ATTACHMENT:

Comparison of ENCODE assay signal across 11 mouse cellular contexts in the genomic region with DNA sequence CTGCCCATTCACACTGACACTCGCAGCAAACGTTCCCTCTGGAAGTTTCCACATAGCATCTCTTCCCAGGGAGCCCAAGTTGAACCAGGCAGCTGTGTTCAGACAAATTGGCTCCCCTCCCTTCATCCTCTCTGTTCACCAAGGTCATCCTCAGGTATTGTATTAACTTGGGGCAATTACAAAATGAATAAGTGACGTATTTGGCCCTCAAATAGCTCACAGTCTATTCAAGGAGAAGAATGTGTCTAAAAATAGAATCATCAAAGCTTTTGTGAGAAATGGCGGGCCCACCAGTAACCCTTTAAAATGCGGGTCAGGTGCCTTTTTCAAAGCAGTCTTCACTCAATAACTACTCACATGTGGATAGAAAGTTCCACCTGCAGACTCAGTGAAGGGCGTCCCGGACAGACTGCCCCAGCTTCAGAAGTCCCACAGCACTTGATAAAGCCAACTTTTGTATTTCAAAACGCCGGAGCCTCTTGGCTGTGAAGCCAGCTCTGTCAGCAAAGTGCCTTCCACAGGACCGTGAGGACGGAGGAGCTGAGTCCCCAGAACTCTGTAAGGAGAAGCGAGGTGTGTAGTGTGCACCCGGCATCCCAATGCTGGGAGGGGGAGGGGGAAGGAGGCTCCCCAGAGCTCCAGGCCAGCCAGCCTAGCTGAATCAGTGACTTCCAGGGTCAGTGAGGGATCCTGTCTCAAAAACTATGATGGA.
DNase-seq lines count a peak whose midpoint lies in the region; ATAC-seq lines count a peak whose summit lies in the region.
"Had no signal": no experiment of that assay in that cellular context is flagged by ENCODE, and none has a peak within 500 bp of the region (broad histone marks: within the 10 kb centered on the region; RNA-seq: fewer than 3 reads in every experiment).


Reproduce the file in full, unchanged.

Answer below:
Comparison of ENCODE assay signal across 11 mouse cellular contexts in the genomic region with DNA sequence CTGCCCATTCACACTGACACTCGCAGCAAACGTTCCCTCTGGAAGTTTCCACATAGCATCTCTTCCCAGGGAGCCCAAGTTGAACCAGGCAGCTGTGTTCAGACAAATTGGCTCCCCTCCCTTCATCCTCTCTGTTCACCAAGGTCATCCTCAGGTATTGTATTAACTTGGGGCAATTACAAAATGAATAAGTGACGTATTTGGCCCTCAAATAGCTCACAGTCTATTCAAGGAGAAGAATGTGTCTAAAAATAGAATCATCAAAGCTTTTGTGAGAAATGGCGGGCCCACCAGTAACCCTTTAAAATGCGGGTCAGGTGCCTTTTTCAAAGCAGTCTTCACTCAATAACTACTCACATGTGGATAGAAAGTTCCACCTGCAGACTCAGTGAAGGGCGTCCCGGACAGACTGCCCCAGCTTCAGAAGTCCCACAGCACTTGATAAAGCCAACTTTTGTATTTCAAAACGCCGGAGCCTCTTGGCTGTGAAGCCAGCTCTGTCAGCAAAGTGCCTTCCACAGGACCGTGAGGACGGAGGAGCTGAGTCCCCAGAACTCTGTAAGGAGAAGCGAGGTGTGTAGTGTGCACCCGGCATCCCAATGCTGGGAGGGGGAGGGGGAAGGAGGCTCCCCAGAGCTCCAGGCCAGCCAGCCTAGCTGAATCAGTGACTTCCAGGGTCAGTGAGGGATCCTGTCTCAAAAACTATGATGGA.
DNase-seq lines count a peak whose midpoint lies in the region; ATAC-seq lines count a peak whose summit lies in the region.
"Had no signal": no experiment of that assay in that cellular context is flagged by ENCODE, and none has a peak within 500 bp of the region (broad histone marks: within the 10 kb centered on the region; RNA-seq: fewer than 3 reads in every experiment).